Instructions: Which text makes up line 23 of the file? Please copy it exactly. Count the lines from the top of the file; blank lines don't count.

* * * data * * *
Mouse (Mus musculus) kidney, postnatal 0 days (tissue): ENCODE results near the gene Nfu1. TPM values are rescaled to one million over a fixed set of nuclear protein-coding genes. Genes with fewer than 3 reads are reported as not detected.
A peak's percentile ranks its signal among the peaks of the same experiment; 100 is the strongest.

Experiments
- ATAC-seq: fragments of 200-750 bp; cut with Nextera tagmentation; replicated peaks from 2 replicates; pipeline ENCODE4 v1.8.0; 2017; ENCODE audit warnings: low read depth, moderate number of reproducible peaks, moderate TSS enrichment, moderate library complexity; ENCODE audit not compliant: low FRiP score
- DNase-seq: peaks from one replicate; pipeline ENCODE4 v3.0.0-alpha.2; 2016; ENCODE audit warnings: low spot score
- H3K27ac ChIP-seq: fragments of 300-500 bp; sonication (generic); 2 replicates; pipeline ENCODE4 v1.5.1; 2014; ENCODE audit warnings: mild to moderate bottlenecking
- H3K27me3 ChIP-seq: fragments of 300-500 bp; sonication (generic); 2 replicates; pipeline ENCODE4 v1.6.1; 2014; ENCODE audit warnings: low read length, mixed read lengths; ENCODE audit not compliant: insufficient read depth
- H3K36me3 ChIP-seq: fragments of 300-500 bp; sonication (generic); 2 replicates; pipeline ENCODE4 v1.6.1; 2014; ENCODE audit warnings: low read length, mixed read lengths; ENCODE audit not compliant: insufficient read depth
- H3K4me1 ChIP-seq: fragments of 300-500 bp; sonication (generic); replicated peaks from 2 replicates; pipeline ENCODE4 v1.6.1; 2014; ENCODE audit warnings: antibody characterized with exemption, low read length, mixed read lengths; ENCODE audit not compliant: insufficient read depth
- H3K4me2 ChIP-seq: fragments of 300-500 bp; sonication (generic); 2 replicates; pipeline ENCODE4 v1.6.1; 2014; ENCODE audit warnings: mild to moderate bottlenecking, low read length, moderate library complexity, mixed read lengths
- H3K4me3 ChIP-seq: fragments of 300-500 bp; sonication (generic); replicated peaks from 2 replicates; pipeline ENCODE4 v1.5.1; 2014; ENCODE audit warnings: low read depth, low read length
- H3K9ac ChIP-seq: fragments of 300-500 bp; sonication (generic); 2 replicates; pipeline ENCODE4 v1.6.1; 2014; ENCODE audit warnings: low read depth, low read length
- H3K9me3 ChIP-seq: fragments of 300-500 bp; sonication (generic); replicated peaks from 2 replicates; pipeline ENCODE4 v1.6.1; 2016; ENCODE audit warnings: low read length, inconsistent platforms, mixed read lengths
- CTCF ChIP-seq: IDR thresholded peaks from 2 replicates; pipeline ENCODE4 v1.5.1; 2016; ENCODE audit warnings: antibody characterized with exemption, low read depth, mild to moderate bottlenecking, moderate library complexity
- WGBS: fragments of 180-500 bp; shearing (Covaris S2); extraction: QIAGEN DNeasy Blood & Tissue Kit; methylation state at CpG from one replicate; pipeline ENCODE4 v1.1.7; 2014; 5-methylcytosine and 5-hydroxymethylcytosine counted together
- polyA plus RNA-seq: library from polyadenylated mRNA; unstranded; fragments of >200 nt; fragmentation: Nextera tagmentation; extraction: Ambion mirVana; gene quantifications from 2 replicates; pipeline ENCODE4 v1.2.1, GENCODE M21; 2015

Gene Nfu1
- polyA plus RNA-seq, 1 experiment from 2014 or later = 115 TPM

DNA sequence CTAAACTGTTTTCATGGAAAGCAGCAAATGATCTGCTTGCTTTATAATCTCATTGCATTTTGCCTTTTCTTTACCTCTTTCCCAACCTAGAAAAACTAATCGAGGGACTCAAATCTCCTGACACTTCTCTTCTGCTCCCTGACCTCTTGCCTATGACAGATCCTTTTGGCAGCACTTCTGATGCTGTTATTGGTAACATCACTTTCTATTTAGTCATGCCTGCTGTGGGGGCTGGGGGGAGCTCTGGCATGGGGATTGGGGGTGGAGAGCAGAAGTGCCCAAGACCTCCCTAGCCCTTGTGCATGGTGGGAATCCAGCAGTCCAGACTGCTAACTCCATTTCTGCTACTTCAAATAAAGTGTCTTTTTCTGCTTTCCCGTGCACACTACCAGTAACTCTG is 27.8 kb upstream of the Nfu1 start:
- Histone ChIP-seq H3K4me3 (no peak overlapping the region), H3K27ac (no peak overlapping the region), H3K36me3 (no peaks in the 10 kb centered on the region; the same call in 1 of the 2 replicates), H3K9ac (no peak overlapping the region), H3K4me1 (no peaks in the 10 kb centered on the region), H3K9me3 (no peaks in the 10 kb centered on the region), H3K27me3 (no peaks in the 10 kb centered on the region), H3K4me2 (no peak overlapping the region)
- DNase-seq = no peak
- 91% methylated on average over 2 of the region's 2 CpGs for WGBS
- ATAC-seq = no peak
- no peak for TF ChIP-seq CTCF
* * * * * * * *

- ATAC-seq = no peak